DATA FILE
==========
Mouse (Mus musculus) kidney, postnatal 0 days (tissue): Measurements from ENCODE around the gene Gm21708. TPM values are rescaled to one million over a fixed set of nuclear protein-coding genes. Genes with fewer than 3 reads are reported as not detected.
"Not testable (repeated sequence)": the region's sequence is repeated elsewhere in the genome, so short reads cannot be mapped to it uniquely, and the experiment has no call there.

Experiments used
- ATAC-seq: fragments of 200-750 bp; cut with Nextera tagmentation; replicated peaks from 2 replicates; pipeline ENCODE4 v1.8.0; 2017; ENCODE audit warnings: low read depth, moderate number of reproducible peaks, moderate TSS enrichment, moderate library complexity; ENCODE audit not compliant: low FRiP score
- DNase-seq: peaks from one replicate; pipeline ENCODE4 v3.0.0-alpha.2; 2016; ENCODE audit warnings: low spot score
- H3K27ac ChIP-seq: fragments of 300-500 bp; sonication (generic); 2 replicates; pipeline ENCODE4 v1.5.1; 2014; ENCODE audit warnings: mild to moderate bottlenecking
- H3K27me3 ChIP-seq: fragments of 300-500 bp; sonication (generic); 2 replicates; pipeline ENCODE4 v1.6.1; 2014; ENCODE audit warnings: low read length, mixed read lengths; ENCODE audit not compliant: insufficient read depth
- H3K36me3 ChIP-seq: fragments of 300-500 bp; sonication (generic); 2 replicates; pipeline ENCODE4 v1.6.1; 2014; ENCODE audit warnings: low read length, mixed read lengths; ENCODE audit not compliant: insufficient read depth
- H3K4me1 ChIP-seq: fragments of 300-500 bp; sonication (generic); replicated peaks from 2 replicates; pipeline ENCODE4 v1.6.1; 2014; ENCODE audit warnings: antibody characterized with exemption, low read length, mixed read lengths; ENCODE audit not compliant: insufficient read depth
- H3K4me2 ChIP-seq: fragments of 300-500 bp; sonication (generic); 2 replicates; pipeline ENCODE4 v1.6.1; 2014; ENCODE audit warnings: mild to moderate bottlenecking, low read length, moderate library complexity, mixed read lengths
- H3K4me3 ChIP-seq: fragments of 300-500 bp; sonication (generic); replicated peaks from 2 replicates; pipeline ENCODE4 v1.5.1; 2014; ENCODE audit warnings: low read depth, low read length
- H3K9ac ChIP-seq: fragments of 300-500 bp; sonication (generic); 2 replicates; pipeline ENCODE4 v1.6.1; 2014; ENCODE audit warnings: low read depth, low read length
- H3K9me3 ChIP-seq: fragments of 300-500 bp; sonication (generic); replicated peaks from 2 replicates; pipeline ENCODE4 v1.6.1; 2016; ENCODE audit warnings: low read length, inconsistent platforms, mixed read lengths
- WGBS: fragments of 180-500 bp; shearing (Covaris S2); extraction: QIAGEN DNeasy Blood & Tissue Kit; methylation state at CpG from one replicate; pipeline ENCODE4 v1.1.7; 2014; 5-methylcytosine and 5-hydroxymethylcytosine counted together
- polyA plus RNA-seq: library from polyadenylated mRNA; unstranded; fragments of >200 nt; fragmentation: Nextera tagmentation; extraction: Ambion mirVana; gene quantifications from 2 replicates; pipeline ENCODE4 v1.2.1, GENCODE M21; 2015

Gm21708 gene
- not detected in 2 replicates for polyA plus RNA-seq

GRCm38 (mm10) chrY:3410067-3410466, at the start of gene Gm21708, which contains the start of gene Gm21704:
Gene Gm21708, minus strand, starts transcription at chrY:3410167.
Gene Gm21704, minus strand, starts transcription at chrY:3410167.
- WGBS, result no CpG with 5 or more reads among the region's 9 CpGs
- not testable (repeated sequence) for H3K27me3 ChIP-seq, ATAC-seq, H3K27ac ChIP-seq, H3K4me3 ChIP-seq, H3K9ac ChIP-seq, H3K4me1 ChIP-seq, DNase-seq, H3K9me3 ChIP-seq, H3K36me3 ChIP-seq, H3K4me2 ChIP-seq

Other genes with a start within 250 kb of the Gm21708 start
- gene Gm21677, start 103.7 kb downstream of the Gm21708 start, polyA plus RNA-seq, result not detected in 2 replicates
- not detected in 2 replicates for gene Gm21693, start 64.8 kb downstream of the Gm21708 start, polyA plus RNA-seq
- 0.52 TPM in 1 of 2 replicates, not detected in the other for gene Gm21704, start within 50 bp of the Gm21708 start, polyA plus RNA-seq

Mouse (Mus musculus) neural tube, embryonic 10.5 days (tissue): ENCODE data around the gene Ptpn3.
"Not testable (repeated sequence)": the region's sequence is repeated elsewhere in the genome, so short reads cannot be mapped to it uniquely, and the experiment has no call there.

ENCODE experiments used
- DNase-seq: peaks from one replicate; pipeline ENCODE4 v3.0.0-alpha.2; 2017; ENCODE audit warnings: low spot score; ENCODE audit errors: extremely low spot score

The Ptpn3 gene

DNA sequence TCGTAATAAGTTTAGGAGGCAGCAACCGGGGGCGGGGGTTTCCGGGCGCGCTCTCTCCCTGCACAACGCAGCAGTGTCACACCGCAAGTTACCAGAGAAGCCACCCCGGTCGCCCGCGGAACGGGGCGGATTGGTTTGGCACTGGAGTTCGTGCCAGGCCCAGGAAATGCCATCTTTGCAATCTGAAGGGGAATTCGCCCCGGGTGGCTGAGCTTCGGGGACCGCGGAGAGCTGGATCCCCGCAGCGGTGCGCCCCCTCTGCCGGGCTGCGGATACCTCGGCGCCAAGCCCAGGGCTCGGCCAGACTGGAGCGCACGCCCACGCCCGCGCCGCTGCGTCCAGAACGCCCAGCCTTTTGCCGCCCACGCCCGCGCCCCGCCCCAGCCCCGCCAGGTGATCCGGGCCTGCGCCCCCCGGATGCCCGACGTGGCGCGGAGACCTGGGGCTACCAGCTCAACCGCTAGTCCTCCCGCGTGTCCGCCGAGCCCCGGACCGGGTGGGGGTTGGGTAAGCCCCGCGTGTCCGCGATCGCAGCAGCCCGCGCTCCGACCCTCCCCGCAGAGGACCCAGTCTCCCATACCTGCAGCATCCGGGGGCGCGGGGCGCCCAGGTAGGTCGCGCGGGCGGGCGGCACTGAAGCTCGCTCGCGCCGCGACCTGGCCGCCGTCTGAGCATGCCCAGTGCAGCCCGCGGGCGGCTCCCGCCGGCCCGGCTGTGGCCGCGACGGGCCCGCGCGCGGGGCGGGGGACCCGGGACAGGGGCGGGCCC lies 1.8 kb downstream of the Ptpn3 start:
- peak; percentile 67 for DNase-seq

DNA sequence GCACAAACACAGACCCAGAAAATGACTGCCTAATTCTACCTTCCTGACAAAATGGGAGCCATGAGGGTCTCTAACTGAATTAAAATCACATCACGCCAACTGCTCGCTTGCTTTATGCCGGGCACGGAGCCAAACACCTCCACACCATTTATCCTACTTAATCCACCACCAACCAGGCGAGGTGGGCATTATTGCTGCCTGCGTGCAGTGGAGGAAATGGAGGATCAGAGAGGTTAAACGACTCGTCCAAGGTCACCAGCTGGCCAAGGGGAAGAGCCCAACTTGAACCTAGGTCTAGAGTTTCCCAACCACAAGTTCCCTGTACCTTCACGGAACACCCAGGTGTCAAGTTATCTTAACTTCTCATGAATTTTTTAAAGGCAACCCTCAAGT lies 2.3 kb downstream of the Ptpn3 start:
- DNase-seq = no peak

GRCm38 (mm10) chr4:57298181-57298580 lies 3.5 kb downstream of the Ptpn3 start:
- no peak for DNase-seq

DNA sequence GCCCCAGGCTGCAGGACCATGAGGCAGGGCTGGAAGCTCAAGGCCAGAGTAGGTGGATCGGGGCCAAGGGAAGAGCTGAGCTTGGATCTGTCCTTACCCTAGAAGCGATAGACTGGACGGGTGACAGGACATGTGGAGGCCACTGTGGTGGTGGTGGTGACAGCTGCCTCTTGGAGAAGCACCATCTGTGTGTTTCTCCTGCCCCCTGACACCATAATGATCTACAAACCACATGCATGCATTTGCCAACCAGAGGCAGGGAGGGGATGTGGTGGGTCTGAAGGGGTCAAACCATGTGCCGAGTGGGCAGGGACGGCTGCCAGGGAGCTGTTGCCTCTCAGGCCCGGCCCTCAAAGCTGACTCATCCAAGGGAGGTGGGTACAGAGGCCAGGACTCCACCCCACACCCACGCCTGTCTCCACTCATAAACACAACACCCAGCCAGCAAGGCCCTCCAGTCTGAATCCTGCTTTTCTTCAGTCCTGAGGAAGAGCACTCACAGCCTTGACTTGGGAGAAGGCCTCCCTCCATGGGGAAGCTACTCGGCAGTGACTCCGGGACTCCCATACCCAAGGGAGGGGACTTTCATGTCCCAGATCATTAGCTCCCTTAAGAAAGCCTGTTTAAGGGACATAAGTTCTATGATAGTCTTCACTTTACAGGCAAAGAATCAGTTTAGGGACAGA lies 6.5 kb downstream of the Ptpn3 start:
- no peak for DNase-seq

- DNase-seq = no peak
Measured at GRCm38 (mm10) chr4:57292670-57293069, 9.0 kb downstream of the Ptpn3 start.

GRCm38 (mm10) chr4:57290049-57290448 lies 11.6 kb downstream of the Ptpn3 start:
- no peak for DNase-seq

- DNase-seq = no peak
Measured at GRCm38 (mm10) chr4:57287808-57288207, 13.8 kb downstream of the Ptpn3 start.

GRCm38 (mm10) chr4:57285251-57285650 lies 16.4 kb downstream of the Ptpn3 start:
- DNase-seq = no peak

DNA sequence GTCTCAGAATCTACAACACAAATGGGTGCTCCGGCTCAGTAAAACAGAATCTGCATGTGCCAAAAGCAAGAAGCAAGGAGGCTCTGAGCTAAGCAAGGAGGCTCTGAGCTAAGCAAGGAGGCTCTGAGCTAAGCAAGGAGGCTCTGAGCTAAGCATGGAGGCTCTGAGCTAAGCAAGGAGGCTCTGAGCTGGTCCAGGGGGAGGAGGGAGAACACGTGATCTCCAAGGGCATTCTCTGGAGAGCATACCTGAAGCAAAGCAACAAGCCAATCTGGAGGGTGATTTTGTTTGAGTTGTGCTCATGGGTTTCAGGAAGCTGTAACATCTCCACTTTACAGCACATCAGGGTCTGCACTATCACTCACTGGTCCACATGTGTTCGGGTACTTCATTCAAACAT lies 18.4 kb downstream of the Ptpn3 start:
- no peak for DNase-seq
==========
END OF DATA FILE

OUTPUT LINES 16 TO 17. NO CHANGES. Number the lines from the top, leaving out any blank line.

Gm21708 gene
- not detected in 2 replicates for polyA plus RNA-seq